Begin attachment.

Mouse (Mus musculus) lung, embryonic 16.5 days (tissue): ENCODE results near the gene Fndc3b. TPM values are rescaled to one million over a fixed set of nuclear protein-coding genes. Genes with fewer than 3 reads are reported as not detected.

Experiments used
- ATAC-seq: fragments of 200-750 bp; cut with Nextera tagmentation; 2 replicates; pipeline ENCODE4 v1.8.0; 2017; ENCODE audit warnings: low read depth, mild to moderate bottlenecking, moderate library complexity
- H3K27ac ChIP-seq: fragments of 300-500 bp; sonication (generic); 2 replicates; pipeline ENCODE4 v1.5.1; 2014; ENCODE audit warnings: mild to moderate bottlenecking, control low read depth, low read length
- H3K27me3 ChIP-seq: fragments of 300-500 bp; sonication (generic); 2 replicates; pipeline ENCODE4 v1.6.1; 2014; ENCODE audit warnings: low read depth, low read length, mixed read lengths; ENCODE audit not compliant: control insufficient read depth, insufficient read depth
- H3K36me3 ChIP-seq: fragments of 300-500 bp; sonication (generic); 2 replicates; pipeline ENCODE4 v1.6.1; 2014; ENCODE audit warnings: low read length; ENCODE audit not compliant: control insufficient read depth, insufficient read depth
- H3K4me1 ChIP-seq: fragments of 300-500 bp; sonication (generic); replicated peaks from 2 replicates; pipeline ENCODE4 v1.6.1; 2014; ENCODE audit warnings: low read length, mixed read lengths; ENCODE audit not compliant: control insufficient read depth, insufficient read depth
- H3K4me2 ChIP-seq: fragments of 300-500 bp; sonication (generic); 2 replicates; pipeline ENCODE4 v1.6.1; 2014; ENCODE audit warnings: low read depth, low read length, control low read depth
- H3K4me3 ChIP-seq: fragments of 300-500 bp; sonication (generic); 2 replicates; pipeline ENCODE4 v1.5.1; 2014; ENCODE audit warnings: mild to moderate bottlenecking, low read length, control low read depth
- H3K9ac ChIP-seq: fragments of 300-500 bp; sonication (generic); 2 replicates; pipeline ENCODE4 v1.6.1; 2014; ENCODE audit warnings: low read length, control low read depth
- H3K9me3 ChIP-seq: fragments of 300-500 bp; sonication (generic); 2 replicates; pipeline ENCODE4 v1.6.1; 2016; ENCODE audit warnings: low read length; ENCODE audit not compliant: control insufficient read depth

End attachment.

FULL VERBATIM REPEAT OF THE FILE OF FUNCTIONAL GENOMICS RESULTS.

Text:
Mouse (Mus musculus) lung, embryonic 16.5 days (tissue): ENCODE results near the gene Fndc3b. TPM values are rescaled to one million over a fixed set of nuclear protein-coding genes. Genes with fewer than 3 reads are reported as not detected.

Experiments used
- ATAC-seq: fragments of 200-750 bp; cut with Nextera tagmentation; 2 replicates; pipeline ENCODE4 v1.8.0; 2017; ENCODE audit warnings: low read depth, mild to moderate bottlenecking, moderate library complexity
- H3K27ac ChIP-seq: fragments of 300-500 bp; sonication (generic); 2 replicates; pipeline ENCODE4 v1.5.1; 2014; ENCODE audit warnings: mild to moderate bottlenecking, control low read depth, low read length
- H3K27me3 ChIP-seq: fragments of 300-500 bp; sonication (generic); 2 replicates; pipeline ENCODE4 v1.6.1; 2014; ENCODE audit warnings: low read depth, low read length, mixed read lengths; ENCODE audit not compliant: control insufficient read depth, insufficient read depth
- H3K36me3 ChIP-seq: fragments of 300-500 bp; sonication (generic); 2 replicates; pipeline ENCODE4 v1.6.1; 2014; ENCODE audit warnings: low read length; ENCODE audit not compliant: control insufficient read depth, insufficient read depth
- H3K4me1 ChIP-seq: fragments of 300-500 bp; sonication (generic); replicated peaks from 2 replicates; pipeline ENCODE4 v1.6.1; 2014; ENCODE audit warnings: low read length, mixed read lengths; ENCODE audit not compliant: control insufficient read depth, insufficient read depth
- H3K4me2 ChIP-seq: fragments of 300-500 bp; sonication (generic); 2 replicates; pipeline ENCODE4 v1.6.1; 2014; ENCODE audit warnings: low read depth, low read length, control low read depth
- H3K4me3 ChIP-seq: fragments of 300-500 bp; sonication (generic); 2 replicates; pipeline ENCODE4 v1.5.1; 2014; ENCODE audit warnings: mild to moderate bottlenecking, low read length, control low read depth
- H3K9ac ChIP-seq: fragments of 300-500 bp; sonication (generic); 2 replicates; pipeline ENCODE4 v1.6.1; 2014; ENCODE audit warnings: low read length, control low read depth
- H3K9me3 ChIP-seq: fragments of 300-500 bp; sonication (generic); 2 replicates; pipeline ENCODE4 v1.6.1; 2016; ENCODE audit warnings: low read length; ENCODE audit not compliant: control insufficient read depth